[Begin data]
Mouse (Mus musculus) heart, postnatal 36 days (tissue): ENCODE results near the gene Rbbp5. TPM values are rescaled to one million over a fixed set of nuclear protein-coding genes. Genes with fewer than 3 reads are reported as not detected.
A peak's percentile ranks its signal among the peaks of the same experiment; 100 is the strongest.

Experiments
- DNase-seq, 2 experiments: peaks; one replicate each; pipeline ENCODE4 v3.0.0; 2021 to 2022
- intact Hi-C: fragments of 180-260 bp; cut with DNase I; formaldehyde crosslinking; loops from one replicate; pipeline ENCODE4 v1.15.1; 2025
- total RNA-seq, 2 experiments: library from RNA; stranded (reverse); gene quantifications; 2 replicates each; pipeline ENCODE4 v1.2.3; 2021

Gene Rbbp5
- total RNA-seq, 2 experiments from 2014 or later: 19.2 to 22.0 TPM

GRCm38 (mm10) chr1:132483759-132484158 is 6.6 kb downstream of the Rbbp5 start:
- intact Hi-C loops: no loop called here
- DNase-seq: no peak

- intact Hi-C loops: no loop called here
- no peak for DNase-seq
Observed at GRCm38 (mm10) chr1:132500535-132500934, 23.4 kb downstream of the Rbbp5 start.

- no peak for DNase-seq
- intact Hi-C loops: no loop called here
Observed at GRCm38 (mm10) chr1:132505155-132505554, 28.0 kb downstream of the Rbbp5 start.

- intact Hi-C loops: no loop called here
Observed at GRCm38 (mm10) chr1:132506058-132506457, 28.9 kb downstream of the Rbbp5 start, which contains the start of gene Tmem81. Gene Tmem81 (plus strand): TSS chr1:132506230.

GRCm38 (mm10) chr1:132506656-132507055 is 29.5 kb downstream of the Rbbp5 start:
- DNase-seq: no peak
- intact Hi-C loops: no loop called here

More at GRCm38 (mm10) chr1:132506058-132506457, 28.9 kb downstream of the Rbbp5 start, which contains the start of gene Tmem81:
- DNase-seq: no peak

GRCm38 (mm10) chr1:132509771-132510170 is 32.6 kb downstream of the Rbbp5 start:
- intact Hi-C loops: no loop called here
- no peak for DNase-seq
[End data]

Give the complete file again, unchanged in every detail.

Mouse (Mus musculus) heart, postnatal 36 days (tissue): ENCODE results near the gene Rbbp5. TPM values are rescaled to one million over a fixed set of nuclear protein-coding genes. Genes with fewer than 3 reads are reported as not detected.
A peak's percentile ranks its signal among the peaks of the same experiment; 100 is the strongest.

Experiments
- DNase-seq, 2 experiments: peaks; one replicate each; pipeline ENCODE4 v3.0.0; 2021 to 2022
- intact Hi-C: fragments of 180-260 bp; cut with DNase I; formaldehyde crosslinking; loops from one replicate; pipeline ENCODE4 v1.15.1; 2025
- total RNA-seq, 2 experiments: library from RNA; stranded (reverse); gene quantifications; 2 replicates each; pipeline ENCODE4 v1.2.3; 2021

Gene Rbbp5
- total RNA-seq, 2 experiments from 2014 or later: 19.2 to 22.0 TPM

GRCm38 (mm10) chr1:132483759-132484158 is 6.6 kb downstream of the Rbbp5 start:
- intact Hi-C loops: no loop called here
- DNase-seq: no peak

- intact Hi-C loops: no loop called here
- no peak for DNase-seq
Observed at GRCm38 (mm10) chr1:132500535-132500934, 23.4 kb downstream of the Rbbp5 start.

- no peak for DNase-seq
- intact Hi-C loops: no loop called here
Observed at GRCm38 (mm10) chr1:132505155-132505554, 28.0 kb downstream of the Rbbp5 start.

- intact Hi-C loops: no loop called here
Observed at GRCm38 (mm10) chr1:132506058-132506457, 28.9 kb downstream of the Rbbp5 start, which contains the start of gene Tmem81. Gene Tmem81 (plus strand): TSS chr1:132506230.

GRCm38 (mm10) chr1:132506656-132507055 is 29.5 kb downstream of the Rbbp5 start:
- DNase-seq: no peak
- intact Hi-C loops: no loop called here

More at GRCm38 (mm10) chr1:132506058-132506457, 28.9 kb downstream of the Rbbp5 start, which contains the start of gene Tmem81:
- DNase-seq: no peak

GRCm38 (mm10) chr1:132509771-132510170 is 32.6 kb downstream of the Rbbp5 start:
- intact Hi-C loops: no loop called here
- no peak for DNase-seq